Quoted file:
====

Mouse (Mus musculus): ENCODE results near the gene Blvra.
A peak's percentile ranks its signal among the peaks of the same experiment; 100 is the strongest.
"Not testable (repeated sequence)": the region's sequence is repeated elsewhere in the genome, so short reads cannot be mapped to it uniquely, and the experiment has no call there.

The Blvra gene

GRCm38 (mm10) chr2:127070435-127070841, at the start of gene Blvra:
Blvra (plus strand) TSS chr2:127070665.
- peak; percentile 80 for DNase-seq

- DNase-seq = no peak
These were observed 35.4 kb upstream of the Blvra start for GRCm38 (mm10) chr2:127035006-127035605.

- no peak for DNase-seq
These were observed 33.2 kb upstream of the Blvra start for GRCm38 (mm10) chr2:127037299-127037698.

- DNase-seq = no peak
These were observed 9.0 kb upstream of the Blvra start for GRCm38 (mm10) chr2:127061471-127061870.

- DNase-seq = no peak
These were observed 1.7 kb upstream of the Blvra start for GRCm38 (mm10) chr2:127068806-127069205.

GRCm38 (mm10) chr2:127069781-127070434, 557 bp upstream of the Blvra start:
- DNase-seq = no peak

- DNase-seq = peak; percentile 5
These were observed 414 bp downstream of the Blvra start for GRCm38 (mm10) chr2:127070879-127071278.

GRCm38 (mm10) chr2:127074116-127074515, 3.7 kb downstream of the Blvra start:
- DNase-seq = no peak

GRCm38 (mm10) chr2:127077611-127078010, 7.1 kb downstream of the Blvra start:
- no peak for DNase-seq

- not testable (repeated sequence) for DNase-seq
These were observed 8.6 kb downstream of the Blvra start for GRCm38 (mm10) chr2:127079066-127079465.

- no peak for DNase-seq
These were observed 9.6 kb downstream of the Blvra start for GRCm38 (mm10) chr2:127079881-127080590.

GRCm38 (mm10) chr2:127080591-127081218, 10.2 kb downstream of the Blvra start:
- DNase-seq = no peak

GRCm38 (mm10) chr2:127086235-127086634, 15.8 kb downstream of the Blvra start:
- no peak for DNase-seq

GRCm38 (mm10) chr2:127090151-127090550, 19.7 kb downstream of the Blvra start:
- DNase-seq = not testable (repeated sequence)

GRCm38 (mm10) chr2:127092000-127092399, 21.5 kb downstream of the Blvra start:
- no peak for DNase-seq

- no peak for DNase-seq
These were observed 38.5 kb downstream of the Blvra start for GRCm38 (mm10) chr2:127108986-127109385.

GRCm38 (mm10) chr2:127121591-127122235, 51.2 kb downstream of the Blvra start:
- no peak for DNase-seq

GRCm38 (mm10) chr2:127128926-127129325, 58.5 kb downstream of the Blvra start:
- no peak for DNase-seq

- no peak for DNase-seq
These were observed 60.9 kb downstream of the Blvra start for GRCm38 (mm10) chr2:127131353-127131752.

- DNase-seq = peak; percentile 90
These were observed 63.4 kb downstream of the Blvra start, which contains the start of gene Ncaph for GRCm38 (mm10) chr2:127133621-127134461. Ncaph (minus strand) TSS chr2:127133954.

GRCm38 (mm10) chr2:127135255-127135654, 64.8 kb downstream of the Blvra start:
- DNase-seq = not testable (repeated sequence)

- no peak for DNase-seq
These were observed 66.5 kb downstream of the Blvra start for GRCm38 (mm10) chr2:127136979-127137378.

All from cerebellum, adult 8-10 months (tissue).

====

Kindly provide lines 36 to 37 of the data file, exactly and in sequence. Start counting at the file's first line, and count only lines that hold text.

- no peak for DNase-seq
These were observed 38.5 kb downstream of the Blvra start for GRCm38 (mm10) chr2:127108986-127109385.